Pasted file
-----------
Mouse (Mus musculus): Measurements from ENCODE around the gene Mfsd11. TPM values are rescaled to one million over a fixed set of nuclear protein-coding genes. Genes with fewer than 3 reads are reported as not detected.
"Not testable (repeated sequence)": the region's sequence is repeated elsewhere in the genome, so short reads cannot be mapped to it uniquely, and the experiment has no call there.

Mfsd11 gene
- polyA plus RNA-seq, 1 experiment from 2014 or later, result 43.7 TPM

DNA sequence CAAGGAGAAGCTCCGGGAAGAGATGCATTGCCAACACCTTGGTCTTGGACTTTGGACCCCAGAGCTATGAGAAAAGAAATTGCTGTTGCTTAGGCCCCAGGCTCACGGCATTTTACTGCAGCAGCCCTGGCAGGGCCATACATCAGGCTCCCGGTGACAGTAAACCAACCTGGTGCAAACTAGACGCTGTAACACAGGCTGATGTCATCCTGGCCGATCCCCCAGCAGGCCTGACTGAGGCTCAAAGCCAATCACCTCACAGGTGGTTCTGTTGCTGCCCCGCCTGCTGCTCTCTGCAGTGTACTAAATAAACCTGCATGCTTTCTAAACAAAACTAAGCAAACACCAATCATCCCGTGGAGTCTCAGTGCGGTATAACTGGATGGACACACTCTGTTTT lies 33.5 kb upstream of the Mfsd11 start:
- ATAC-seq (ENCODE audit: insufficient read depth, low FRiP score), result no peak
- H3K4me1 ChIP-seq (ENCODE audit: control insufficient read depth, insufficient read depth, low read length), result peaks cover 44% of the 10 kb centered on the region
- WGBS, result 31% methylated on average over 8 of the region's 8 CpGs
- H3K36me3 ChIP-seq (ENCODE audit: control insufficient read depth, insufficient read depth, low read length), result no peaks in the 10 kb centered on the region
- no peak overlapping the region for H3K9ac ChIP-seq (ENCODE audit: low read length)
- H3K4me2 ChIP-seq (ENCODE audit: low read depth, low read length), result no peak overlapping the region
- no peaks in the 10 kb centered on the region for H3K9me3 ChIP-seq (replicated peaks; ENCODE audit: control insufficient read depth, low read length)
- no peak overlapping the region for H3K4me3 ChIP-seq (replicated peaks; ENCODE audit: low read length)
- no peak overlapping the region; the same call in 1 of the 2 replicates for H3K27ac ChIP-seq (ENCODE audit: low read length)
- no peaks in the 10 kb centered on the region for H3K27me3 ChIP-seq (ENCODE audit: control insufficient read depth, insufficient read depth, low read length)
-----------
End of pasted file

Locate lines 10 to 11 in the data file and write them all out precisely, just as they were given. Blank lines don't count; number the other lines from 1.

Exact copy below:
- no peak overlapping the region for H3K9ac ChIP-seq (ENCODE audit: low read length)
- H3K4me2 ChIP-seq (ENCODE audit: low read depth, low read length), result no peak overlapping the region